Jeni Britton Bauer: The Queen of Modern Ice Cream

By Lauren Goldstein

When we started Jeni’s, I made minimum wage and we didn’t have health insurance for a long time—ice cream is a hustle and it’s hard.
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When I lived in Chicago, I was walking in Wrigleyville one evening when I noticed a long line wrapped around a street corner on the neighborhood's main drag. Curious, I approached the storefront and realized that the line––the kind you’d expect to see for a Supreme drop or free Hamilton tickets––was simply a gathering of dairy lovers waiting to order ice cream at the newest Jeni’s location on an 80-degree spring day.

Jeni has become the Madonna of the ice cream world. She’s known by her first name alone and can draw hundreds to a scoop shop with the promise of a meet-and-greet. You might not recognize Ben or Jerry if they walked past you, but you’d be hard pressed to miss Jeni with her pink hair and superstar smile.

For Cherry Bombe’s #CBscoop issue, we queried more than a dozen women on the craft ice cream scene and almost all cited Jeni Britton Bauer as a source of inspiration. Women across the industry and beyond admire Jeni’s artistry, passion, and ability to handle adversity with grace. Her two cookbooks, Jeni’s Splendid Ice Creams at Home and Jeni’s Splendid Ice Cream Desserts are frequently cited as the source of the Bombesquad’s ice cream-making obsession. And the brand loyalty she’s achieved? It’s the stuff business owners dream about.

I had the chance to chat with Jeni about why she got into the ice cream business, how she bounced back from crisis, the virtue of an ice cream date, and her love for Joe Biden.

 

Why did you get into the ice cream business?

Nobody’s ever framed it to me that way before—why I got into the ice cream business is a totally different question than “Why ice cream?” or “How did you get into the ice cream business?”

I’ve known that I wanted to be an ice cream maker since I was, like, 10. I always knew that I would be an entrepreneur, and I found ice cream through art, pastry, and perfume. Those things crossed over all at once when I was 20, and I really believe that if you pursue your passions, you’ll find the the place where they cross over.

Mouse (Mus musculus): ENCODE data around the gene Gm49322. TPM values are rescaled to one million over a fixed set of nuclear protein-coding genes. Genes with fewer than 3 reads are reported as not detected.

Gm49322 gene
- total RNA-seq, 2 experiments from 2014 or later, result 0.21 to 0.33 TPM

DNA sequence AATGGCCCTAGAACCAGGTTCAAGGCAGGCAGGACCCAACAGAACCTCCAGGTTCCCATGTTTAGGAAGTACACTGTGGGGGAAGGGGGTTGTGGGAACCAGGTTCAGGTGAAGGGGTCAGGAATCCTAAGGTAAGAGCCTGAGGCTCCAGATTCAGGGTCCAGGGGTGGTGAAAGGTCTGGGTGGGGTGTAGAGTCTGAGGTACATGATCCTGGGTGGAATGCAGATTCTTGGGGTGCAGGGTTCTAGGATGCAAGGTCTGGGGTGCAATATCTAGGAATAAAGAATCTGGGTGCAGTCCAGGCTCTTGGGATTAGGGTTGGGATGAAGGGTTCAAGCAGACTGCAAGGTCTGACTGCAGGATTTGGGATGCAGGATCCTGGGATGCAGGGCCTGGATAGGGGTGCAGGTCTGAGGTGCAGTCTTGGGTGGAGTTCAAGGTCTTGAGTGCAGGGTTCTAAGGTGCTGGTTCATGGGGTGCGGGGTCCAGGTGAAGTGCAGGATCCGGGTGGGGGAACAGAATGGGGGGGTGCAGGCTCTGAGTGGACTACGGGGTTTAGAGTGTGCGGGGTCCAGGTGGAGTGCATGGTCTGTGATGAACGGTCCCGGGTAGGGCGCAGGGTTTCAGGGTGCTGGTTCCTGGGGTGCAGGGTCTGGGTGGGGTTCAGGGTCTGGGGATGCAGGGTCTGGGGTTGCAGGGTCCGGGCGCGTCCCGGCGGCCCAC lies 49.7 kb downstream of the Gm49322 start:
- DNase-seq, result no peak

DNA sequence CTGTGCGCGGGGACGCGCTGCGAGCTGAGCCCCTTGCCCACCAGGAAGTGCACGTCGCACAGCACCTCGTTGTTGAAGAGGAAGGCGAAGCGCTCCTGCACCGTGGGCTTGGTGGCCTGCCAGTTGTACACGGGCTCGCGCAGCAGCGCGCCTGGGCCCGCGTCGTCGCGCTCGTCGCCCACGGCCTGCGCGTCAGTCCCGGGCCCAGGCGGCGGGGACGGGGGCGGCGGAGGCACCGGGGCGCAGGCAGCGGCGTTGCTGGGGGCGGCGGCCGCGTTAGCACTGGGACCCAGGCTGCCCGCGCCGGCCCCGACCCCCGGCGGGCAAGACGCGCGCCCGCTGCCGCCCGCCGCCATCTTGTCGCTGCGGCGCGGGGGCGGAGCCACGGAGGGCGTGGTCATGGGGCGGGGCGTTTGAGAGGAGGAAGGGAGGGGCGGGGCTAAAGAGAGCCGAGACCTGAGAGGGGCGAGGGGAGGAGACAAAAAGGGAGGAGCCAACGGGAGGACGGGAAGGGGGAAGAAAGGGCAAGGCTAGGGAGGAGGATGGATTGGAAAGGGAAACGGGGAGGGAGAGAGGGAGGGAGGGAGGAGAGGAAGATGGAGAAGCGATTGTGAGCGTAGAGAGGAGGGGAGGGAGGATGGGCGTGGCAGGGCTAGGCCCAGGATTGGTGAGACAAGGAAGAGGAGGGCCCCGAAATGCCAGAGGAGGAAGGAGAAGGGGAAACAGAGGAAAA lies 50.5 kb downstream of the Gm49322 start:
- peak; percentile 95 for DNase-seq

Ice cream was the perfect place for me to express myself. I was a very deep introvert for most of my life and I was very quiet. Now I can stand behind the counter and talk to people, make friends, and build community—it’s a safe place for me to get to know other people.

 

How did Jeni's become as beloved as it is? Obviously, great ice cream is a huge part, but it seems to go deeper than that.

It’s about belonging. It’s been about belonging since I was young and starting out and searching for belonging myself, and now it’s just how we do things. It’s in how we make our ice creams, why we make our ice creams, and for whom we make our ice creams. That’s why people love our ice creams—when you walk into Jeni’s as a customer, you feel that it’s your place.

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When I started out, all of the ice cream companies in America were catering to grandparents and grandchildren. There was a nostalgic theme running through all the decor and flavors, and I wanted to do something different. I wanted to make ice cream for everybody else—for the people in the middle, the people who are going on dates, the people who are adventurous. For me, ice cream was about looking forward instead of looking backwards. It’s from that sense of hope that we get that sense of belonging with our community.

 

It’s funny that the first audience you mention is people going on dates—I’m a huge advocate of the ice cream date because I feel like ice cream shops are microcosms of the real world. 

You can tell a lot about people in what they order—and it’s not as easy as saying that if they order vanilla then they’re a boring person. It’s how they interact with the pleasure of a beautiful vanilla, because ice cream is a beautiful moment, and how much they’re willing to taste and push themselves. It’s also how they interact with people—how they treat the person behind the counter, how they treat the other people in line. There’s a lot you can tell about a human being in an ice cream shop on an ice cream date, which is really one of the reasons that ice cream works so well to bring people together. You can learn everything you need to know about someone in half an hour.

 

What were the early days of Jeni’s like?

When I started Jeni’s, I had already known failure. That’s something that everyone should experience, because failure helps clarify what matters to you and forces you to consider who you’re going to be. I knew I didn’t want to fail again, so I made a hypothesis about what I thought would work. At Scream [my first ice cream business], I made the flavors that I wanted to make and I didn’t really care what anyone wanted—I was still thinking like an artist. When I started Jeni’s, I realized that I needed to put more emphasis on what customers want, but also keep my spark alive with what I wanted to be pushing because I knew that not everybody knows what they want. That’s why at Jeni’s, we have signature flavors that never run out—and that works.